Furthermore, the Magistrate Judge correctly recommended that Petitioner is not entitled
to equitable tolling. ECF No. 14 at 6–8. Because Petitioner’s habeas corpus petition is barred
pursuant to 28 U.S.C. § 2244(d), the Court will not address whether the claims in the petition are
otherwise procedurally barred.
After a careful review of the record, the applicable law, and the Report, this Court finds
the Magistrate Judge’s recommendation is proper. Accordingly, the Court ADOPTS the Report
and Recommendation of the Magistrate Judge, ECF No. 14, as modified, and dismisses this
petition without prejudice and without requiring Respondent to file a return, rendering
Petitioner’s motion to expedite moot, ECF No. 10. In addition, Petitioner’s motion to amend his
petition is futile and moot. ECF No. 18.
The fact Petitioner petitioned the United States Supreme Court does not toll the statute of limitations in
this case. See Lawrence v. Florida, 549 U.S. 327, 332 (2007) (“The application for state postconviction
review is therefore not ‘pending’ after the state court’s postconviction review is complete, and §
2244(d)(2) does not toll the 1–year limitations period during the pendency of a petition for certiorari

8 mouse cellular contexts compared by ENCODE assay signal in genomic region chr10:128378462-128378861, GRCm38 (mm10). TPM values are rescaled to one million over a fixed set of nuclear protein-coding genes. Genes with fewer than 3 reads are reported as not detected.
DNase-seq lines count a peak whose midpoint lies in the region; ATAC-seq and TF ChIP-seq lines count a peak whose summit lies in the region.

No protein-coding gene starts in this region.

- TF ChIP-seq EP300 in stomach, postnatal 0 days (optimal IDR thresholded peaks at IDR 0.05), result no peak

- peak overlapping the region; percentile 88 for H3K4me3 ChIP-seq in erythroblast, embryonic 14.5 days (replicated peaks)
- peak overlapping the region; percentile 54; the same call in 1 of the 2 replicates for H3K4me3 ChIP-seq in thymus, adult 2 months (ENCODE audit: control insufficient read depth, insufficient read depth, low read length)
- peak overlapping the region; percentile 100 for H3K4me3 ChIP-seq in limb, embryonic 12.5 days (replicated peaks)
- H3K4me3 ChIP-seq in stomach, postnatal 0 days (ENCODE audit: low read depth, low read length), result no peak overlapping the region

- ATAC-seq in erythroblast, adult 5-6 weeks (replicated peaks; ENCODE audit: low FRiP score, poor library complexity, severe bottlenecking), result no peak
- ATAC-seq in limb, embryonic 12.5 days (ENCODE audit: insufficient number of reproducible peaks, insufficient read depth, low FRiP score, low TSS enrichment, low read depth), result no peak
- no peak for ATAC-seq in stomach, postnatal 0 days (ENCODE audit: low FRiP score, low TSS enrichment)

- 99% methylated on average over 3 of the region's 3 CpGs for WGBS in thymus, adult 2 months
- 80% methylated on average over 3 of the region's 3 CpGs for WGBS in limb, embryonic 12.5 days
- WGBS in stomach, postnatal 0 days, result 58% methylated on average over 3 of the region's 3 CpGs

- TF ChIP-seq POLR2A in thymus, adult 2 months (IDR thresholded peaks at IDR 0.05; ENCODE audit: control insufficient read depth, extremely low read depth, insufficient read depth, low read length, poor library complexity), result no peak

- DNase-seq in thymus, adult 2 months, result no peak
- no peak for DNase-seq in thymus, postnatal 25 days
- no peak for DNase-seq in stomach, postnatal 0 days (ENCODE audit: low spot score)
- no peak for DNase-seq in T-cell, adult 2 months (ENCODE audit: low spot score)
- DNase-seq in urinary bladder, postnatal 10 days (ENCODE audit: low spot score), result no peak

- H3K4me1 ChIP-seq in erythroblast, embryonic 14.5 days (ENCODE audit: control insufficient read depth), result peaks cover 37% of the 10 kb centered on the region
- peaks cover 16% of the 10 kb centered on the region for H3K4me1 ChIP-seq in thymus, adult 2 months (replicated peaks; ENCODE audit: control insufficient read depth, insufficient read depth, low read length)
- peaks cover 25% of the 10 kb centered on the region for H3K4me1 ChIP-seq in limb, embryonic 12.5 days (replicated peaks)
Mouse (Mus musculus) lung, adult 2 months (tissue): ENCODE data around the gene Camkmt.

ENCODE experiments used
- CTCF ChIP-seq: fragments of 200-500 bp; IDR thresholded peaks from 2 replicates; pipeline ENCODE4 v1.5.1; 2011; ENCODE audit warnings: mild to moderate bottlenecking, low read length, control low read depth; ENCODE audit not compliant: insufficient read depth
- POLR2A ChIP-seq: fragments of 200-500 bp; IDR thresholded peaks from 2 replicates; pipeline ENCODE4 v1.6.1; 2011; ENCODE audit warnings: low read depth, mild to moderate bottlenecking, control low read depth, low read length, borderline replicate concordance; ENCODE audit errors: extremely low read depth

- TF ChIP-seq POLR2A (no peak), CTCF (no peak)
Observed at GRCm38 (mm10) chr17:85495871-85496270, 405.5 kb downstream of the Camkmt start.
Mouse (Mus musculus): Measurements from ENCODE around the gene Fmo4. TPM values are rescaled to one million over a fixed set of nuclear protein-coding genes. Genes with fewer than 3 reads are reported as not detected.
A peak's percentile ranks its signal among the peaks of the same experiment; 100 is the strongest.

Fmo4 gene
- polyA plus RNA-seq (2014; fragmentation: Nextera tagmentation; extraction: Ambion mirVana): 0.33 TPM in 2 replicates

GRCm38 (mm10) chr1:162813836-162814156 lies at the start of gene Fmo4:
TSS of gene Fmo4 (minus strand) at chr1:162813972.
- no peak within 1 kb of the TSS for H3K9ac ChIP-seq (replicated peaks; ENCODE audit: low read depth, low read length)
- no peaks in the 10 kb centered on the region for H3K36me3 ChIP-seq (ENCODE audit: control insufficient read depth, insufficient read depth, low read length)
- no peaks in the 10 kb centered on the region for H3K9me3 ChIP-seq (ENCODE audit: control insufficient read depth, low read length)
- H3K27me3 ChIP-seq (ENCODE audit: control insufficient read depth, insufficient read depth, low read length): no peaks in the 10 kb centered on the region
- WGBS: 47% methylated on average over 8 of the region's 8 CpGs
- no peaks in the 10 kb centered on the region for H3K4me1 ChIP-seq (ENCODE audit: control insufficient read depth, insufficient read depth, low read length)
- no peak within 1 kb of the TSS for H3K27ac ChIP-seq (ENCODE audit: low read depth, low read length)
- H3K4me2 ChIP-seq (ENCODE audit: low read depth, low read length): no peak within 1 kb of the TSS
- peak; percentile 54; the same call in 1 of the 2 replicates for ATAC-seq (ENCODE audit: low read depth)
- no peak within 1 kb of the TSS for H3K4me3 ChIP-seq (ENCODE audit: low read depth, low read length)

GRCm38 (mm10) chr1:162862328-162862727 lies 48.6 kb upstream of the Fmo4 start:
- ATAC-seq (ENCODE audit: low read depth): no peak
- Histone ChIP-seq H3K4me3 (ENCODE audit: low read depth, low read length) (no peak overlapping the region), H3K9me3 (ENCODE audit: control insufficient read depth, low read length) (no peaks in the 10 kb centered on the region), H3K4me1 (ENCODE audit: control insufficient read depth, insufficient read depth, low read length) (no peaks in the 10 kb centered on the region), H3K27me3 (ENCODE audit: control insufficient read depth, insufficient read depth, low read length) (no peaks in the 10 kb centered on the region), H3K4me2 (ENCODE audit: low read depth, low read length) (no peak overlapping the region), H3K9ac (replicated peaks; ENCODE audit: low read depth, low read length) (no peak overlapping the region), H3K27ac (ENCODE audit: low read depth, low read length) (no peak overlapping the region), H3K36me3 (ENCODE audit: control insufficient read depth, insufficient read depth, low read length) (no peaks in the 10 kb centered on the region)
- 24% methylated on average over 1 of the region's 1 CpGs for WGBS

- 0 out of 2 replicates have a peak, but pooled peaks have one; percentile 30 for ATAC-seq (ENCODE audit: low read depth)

[before the United States Supreme Court].”); Crawley v. Catoe, 257 F.3d 395, 401 (4th Cir. 2001) (“We
hold that the time the petition for certiorari, which sought review of the adverse decision in the state
habeas proceeding, was pending in the United States Supreme Court did not toll the one-year limitations
of § 2244(d)(1).”).
Further, because Petitioner has failed to make “a substantial showing of the denial of a
constitutional right,” a certificate of appealability is DENIED. 28 U.S.C. § 2253(c)(2).9
IT IS SO ORDERED.
February 21, 2017
Columbia, South Carolina
Joseph F. Anderson, Jr.
United States District Judge
A certificate of appealability will not issue absent “a substantial showing of the denial of a constitutional
right.” 28 U.S.C. § 2253(c)(2). A prisoner satisfies this standard by demonstrating that reasonable jurists
would find both that his constitutional claims are debatable and that any dispositive procedural rulings by
the district court are also debatable or wrong. See Miller-El v. Cockrell, 537 U.S. 322, 336 (2003); Slack
v. McDaniel, 529 U.S. 473, 484 (2000); Rose v. Lee, 252 F.3d 676, 683–84 (4th Cir. 2001).